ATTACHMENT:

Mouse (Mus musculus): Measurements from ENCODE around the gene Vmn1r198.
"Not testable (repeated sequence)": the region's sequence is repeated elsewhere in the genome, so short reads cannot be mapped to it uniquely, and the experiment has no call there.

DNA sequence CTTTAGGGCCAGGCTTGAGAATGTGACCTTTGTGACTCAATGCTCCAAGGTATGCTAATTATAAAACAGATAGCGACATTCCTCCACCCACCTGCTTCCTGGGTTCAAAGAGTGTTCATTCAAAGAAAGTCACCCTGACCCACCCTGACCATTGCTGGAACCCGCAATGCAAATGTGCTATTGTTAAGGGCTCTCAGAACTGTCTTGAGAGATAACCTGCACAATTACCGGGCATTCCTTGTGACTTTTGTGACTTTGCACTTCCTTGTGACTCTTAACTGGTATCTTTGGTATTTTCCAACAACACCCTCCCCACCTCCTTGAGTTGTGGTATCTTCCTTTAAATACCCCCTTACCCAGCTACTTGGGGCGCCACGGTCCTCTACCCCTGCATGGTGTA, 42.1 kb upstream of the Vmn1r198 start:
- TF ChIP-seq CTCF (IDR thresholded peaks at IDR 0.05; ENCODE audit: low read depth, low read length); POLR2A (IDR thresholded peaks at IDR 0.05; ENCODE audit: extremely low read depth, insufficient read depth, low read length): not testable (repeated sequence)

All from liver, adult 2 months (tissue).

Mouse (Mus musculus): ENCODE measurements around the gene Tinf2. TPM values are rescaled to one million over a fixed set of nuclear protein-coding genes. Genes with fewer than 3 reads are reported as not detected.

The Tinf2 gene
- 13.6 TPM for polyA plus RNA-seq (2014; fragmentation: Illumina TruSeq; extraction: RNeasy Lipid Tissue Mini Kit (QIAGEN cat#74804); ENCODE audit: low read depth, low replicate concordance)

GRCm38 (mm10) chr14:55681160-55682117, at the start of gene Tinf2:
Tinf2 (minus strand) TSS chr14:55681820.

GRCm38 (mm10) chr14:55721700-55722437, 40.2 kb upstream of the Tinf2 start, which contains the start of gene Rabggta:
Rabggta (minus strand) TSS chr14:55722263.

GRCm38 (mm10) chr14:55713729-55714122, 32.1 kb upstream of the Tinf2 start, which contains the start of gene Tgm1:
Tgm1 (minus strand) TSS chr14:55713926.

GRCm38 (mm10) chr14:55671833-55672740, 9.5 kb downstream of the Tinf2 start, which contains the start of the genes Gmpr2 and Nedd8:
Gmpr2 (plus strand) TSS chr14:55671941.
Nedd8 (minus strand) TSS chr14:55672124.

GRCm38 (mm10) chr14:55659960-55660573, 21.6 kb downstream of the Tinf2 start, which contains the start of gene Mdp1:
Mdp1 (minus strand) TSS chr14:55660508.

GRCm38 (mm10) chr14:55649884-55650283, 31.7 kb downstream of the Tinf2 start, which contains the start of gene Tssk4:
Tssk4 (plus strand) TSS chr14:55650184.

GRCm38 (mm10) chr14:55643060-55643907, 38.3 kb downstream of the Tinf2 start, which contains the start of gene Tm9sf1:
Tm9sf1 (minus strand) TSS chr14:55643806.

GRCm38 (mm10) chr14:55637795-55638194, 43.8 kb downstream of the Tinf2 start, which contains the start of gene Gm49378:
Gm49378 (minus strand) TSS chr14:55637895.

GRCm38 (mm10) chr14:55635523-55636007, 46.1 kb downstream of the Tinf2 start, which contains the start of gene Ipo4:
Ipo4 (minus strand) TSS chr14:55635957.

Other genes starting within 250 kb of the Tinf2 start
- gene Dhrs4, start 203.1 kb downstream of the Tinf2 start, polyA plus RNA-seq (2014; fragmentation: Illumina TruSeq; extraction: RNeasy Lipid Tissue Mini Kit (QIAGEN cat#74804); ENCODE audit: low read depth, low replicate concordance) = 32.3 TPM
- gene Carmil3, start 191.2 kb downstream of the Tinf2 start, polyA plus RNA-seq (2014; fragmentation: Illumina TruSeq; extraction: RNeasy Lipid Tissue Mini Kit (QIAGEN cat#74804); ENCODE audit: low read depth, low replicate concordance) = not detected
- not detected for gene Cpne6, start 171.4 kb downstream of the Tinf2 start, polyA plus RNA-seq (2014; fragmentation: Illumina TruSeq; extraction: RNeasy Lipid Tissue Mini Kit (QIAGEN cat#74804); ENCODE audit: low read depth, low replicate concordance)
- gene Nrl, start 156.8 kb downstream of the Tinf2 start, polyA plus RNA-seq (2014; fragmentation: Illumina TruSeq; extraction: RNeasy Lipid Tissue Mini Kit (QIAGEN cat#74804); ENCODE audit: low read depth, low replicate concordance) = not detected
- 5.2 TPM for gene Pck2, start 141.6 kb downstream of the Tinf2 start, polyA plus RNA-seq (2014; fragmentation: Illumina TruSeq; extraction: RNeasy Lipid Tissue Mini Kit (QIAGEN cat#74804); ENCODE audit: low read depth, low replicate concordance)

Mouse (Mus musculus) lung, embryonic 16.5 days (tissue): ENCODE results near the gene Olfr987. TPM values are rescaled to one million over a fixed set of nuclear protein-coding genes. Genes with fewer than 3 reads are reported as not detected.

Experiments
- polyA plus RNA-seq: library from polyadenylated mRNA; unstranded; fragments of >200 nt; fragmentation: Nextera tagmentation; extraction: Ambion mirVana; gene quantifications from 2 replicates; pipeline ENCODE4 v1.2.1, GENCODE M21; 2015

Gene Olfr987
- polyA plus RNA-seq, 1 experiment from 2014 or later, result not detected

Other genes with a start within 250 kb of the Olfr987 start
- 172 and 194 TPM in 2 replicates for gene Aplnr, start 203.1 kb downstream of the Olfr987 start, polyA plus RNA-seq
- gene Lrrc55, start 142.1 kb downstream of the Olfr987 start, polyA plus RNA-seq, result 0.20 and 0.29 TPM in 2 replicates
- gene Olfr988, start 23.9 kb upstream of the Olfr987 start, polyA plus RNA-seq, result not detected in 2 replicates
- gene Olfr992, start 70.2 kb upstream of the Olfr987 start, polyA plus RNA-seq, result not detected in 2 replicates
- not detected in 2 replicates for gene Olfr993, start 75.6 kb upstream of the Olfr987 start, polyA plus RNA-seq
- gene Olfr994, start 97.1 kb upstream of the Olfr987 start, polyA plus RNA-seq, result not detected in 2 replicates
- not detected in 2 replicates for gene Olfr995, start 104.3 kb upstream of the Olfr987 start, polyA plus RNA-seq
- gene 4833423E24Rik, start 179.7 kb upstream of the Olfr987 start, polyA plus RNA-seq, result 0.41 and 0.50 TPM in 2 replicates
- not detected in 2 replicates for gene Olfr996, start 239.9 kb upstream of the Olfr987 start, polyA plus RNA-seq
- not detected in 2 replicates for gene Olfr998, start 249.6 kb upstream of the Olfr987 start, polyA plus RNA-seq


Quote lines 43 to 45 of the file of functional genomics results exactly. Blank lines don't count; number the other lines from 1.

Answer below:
- gene Olfr992, start 70.2 kb upstream of the Olfr987 start, polyA plus RNA-seq, result not detected in 2 replicates
- not detected in 2 replicates for gene Olfr993, start 75.6 kb upstream of the Olfr987 start, polyA plus RNA-seq
- gene Olfr994, start 97.1 kb upstream of the Olfr987 start, polyA plus RNA-seq, result not detected in 2 replicates